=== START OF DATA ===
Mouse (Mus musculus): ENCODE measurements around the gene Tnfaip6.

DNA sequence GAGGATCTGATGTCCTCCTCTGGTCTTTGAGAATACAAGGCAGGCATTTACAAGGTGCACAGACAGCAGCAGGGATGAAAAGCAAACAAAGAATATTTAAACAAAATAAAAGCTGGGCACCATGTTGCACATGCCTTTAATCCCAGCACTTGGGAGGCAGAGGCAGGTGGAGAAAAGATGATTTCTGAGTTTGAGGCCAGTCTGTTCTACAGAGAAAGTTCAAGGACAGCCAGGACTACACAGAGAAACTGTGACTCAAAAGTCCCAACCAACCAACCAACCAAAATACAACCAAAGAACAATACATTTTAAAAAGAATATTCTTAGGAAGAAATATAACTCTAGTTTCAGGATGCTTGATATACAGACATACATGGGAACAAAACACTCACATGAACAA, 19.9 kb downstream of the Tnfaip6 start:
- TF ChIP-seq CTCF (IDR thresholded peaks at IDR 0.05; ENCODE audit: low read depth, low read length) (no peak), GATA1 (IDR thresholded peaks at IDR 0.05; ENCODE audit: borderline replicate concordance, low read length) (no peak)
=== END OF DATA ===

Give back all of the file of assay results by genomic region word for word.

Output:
Mouse (Mus musculus): ENCODE measurements around the gene Tnfaip6.

DNA sequence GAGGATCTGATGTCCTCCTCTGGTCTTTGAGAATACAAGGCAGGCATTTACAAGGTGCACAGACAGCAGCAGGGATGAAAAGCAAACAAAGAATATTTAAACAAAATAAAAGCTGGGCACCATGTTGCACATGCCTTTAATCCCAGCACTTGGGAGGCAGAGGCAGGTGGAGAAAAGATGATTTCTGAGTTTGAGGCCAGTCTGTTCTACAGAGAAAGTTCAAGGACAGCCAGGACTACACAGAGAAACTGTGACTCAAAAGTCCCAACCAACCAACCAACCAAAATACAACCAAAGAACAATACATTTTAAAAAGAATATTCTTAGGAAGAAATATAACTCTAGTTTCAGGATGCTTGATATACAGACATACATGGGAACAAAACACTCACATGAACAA, 19.9 kb downstream of the Tnfaip6 start:
- TF ChIP-seq CTCF (IDR thresholded peaks at IDR 0.05; ENCODE audit: low read depth, low read length) (no peak), GATA1 (IDR thresholded peaks at IDR 0.05; ENCODE audit: borderline replicate concordance, low read length) (no peak)